Pubdate: Wed, 15 Apr 2009
Source: Vancouver Sun (CN BC)
Copyright: 2009 The Vancouver Sun
Author: Pamela Fayerman, Vancouver Sun


But More Report Physical Abuse, B.C. Survey Finds

The overall news is mostly good in the latest survey of nearly 30,000
B.C. youths.

For instance, three-quarters of 12-to-18-year-olds have never tried
even a puff of a cigarette, an improvement from the 66 per cent who
reported they had not tried smoking in 2003, when the McCreary Centre
Society conducted the same Adolescent Health Survey.

"With all the negative stereotyping we see and hear about young people
in our province, it is encouraging to note that smoking, alcohol use
and marijuana use have all declined since the last survey in 2003,"
said Annie Smith, executive director of the society, after the report
was released Tuesday.

"There are promising and positive trends in areas like smoking and
alcohol," she said, referring to the fact that 29 per cent of
13-year-olds said they have drunk alcohol, down from 34 per cent five
years earlier. For 15-year-olds, 58 per cent said they had drunk
alcohol, down from 65 per cent in 2003.

"Clearly, we have to use the public messages or interventions that are
working and apply them to other areas," she added.

The survey indicates that the typical age when kids first try
marijuana is 13 and 14, but the overall number of youth who have tried
marijuana shrank from 37 per cent in 2003 to 30 per cent in 2008.

The survey, which involved public school students answering 147
questions last spring, revealed the majority (84 per cent) believe
they are in good physical or emotional health.

But the results are a mixed bag and some are sure to give parents
fits. For example, while use of alcohol, marijuana, cocaine, and
amphetamines declined, the number of students who said they had ever
used other drugs, like prescription pills (15 per cent) and
hallucinogens (nine per cent), increased slightly.

And in some areas, parents may be complicit in negative behaviours.
For instance, although there was an increase in the rate of students
who always wore a seatbelt when riding in a vehicle (66 per cent
compared to 54 per cent five years earlier) that still means more than
one-third do not always wear a seatbelt.

Seatbelt use starts out high at age 12 but drops from ages 14 to 16
before it rises again at ages 17 and 18.

And 76 per cent of students don't always wear a helmet while cycling.
While 24 per cent of cyclists do always wear a helmet, that is still a
decrease from the 30 per cent who said they did in 1998, soon after
mandatory helmet laws came into effect.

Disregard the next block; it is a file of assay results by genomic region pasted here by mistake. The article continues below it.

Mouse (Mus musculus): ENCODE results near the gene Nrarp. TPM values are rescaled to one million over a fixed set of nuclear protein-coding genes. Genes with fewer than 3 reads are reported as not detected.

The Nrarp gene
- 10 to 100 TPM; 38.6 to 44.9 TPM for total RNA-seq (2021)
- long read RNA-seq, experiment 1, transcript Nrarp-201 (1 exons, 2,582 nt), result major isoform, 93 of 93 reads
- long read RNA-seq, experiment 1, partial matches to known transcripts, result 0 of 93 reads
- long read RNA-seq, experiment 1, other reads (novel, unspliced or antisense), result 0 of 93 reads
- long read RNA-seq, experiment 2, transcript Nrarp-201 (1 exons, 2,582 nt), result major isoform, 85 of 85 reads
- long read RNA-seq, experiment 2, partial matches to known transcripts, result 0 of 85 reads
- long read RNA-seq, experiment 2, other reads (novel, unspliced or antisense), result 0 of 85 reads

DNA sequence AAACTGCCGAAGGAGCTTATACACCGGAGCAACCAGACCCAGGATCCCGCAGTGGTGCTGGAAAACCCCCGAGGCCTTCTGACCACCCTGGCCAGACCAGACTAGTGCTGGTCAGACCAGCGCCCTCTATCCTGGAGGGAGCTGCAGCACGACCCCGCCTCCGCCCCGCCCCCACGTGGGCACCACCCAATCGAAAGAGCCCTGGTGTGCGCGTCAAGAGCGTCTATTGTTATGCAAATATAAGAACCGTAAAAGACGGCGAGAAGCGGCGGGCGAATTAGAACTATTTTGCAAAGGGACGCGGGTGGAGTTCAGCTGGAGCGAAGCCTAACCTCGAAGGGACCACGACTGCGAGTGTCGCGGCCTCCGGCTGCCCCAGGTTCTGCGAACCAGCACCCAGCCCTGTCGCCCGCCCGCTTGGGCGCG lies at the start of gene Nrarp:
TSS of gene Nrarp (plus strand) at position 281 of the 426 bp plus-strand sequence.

One of the more curious aspects of the survey was that less than one
per cent of youths said they were mostly gay or lesbian while four per
cent said they weren't yet sure about their sexual orientation. It's
an interesting result because in the sexual behaviour category, eight
per cent of males and 10 per cent of females reported having had
intercourse with a same-sex partner.

Still in the sex category, just over a quarter of all students said
they have had oral sex. At age 12, the rate is three per cent and by
age 18, it rises to 52 per cent.

Pregnancy rates remained stable compared to five years earlier, with
less than two per cent reporting they got pregnant or got someone pregnant.

Although B.C. reportedly has the highest child poverty rate in Canada,
89 per cent of students said they never go to bed hungry, 90 per cent
said they have their own bedroom, and 99 per cent have a computer in
their residence. For the purposes of the survey, poverty indicators
are: going to bed hungry, sharing a bedroom, not owning a computer and
not having a family holiday in the past year.

The percentage of students who said they had been sexually abused
stayed the same as in 2003 -- 13 per cent for females and three per
cent for males. But Smith found it troubling that the rate of youths
who experienced physical abuse had climbed to 17 per cent from 15 per
cent five years earlier.

Asked if the rate may have increased because of growing awareness and
willingness to disclose abuse, she said it is a possibility.

"On the other hand, in some school districts, parents were required to
sign consent forms for students to participate in the survey," she
said, referring to the fact that even though the surveys are
anonymous, children might not be so forthcoming if they know their
parents have consented to their participation.

The Adolescent Health Survey is the largest of its kind in Canada.
This is the fourth time it has been conducted; previous years were
1992, 1998 and 2003.

The McCreary Centre Society is a not-for-profit organization committed
to research and education intended to improve youth health. Funding
for the survey was provided by provincial government sources. Public
health nurses administered the 45-minute survey during school time in
1,760 classrooms at schools that chose to cooperate.

Other survey findings included:

- - Only 25 per cent of males and 11 per cent of females exercise daily.
Ten per cent of girls and seven per cent of boys get no exercise at

- - Twelve per cent of youths seriously considered suicide, while five
per cent actually attempted it. Twenty per cent of girls and 10 per
cent of boys say they have deliberately harmed themselves.

- - Fifty-four per cent of youths report they are of European heritage,
down from 61 per cent five years earlier. Vancouver Coastal Health
region had the most students who said they were born outside of Canada
- -- 33 per cent.

In the same region, the same rate spoke a language other than English
at home most of the time. 
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MAP posted-by: Richard Lake